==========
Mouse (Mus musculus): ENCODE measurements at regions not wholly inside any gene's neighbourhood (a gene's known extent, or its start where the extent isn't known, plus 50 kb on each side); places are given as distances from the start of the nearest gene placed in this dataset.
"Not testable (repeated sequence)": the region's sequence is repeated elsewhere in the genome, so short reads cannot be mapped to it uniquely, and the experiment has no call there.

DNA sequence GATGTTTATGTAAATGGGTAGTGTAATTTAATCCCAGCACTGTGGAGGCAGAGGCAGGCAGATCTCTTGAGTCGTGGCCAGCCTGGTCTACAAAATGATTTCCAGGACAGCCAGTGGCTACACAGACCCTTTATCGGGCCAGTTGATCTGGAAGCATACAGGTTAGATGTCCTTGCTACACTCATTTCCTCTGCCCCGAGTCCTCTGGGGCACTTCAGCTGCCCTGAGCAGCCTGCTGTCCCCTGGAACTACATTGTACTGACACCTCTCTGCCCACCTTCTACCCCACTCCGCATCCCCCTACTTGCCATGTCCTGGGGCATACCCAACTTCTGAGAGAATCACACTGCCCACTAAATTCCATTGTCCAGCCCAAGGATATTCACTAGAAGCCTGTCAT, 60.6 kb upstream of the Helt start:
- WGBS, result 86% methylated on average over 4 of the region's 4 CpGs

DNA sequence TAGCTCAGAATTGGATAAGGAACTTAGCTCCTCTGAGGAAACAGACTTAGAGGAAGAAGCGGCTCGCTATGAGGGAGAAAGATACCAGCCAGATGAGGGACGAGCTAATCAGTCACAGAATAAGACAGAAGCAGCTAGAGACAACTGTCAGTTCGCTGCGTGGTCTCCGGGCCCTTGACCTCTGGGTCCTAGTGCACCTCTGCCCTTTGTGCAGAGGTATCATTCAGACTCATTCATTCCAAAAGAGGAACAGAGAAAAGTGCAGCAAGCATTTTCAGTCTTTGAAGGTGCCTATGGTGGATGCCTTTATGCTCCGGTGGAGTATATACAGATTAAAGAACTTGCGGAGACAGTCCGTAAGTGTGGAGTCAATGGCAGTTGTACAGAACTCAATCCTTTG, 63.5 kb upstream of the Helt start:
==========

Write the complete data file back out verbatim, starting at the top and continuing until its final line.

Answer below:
Mouse (Mus musculus): ENCODE measurements at regions not wholly inside any gene's neighbourhood (a gene's known extent, or its start where the extent isn't known, plus 50 kb on each side); places are given as distances from the start of the nearest gene placed in this dataset.
"Not testable (repeated sequence)": the region's sequence is repeated elsewhere in the genome, so short reads cannot be mapped to it uniquely, and the experiment has no call there.

DNA sequence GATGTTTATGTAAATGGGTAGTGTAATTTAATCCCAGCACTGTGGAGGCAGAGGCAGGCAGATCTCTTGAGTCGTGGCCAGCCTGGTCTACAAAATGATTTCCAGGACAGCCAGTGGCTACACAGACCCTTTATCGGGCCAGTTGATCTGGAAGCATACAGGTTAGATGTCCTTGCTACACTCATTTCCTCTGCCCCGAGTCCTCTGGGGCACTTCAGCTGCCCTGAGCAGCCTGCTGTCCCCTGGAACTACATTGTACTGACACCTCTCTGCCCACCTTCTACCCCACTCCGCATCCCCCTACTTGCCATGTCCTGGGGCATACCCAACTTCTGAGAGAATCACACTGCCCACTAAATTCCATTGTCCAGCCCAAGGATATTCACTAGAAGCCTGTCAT, 60.6 kb upstream of the Helt start:
- WGBS, result 86% methylated on average over 4 of the region's 4 CpGs

DNA sequence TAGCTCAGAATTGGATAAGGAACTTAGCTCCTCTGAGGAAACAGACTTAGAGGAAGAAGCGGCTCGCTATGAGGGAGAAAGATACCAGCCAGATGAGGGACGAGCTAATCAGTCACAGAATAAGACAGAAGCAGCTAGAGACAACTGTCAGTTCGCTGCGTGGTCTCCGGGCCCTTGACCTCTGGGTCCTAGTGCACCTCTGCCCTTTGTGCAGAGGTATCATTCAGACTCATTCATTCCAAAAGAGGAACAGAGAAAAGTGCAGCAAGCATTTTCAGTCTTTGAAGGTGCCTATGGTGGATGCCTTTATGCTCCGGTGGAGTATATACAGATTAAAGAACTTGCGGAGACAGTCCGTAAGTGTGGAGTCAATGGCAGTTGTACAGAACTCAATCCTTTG, 63.5 kb upstream of the Helt start: